Fixed Income Liquidity: Good Enough?

Terry Flanagan

For all the lamenting about the perceived liquidity crisis in the corporate bond market, institutional traders can, for the most part, do their jobs.

“My viewpoint is that liquidity in the market is fine, and the reason I say that is my definition of liquidity is, ‘the ability to transact in a security, in a reasonable time period, without significantly affecting the price of that security’,” said Alvin Burgos, U.S. head of sector manager trading at Deutsche Asset Management. “In the current market environment, you’re able to do that.”

Burgos will speak at Markets Media’s Fixed Income Trading Summit, to be held Thursday April 21 in NYC.

To be sure, sourcing liquidity is not easy, and the task is considerably less straightforward than it was years ago, when Wall Street brokers were the first and last calls. The landscape is fragmented, and traders often need to be creative and leave no stone unturned in the search for a suitable counterparty.

“If I’m putting money to work in the current environment, the main source of liquidity is the new-issue market,” Burgos told Markets Media. “We’re on pace for a third straight year of more than $1 trillion of issuance, and new issue purchases account for 35% of our trading volume.”

In the secondary market, old-fashioned voice trading accounts for about 40% of DAM volumes. “This is where we use our traders’ expertise and skillsets to add value, by getting the relative value trades on, and by sourcing liquidity,” Burgos said. “We can be liquidity providers for special names and situations in which we may have a deeper understanding of the credit or the sector.”

Alvin Burgos, Deutsche Asset Management

Alvin Burgos, Deutsche Asset Management

Burgos considers electronic trading platforms as ‘efficiency tools’, best for smaller transactions. “Their value is minimizing the time traders work on smaller axes or program transactions, and free up their time for more value-added transactions,” Burgos said. “Right now these platforms account for 20-25% of our volumes, but more than 60% of the tickets we write.”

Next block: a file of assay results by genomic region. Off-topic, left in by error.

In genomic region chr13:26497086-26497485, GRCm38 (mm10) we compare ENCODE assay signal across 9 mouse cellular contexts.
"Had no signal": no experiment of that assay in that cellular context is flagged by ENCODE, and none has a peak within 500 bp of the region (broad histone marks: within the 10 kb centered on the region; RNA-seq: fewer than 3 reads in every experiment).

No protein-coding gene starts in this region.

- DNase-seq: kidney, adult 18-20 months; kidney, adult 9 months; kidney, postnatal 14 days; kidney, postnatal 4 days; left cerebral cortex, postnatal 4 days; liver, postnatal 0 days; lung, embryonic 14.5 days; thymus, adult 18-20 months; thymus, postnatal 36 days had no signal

E-platforms have their limitations, but overall the emergence of the space has helped freshen what had been a stodgy, old-line business.

“It’s helpful to see this renewed focus of technology being applied to different parts of the fixed income space,” said a market-structure analyst at a buy-side firm, who spoke on condition of anonymity. “We’re seeing clear efficiencies in matching buyers and sellers. That’s a net positive, for everybody.”

A possible drawback of trading platforms is that they will disperse precious liquidity. “You have the potential that liquidity will be spread out over many different venues,” the analyst said. “You don’t want a scenario where you have to go to the same number of exchanges and dark pools as you do on the equity side of the business. We’re not there in fixed income, yet, but that is one thing we are conscious of.”

The proliferation of bond trading platforms can be compared with the early 2000s, when a field of several dozen cropped up seemingly out of thin air, only to shrink almost as fast as it expanded.

The consolidation resulted in several industry leaders capturing significant market share. “I think you will end up seeing something like that here, where the existing platforms end up with almost a menu of protocols,” the analyst said.

“The key challenge in this market is that it is very institutional and it doesn’t have the same level of retail involvement as the equity market,” this source said. “The result is an element of correlated trading patterns, and the likelihood that you have buyers and sellers arriving to the market at the same time is relatively low.”

“Even if you can bring efficiency to the process of buyers finding sellers, ultimately, the market has always been dependent on dealer balance sheet to warehouse risk between trades,” the analyst continued. “That’s why in some respects, RFQ (request for quote) has continued to be important to the market, and you haven’t seen a very large shift to trading on non-dealer-intermediated platforms.”

As for the future, Burgos of Deutsche Asset Management expects the influence of trading platforms to expand, though the expansion may be only modest. “Broker-dealers provide a value proposition to the investment community, so they have a role in the market,” he said. Also, “a lot depends on what kind of regulations might be coming, and also the commitment firms are willing to provide these new electronic platforms.”

Featured image by siraanamwong/Adobe Stock

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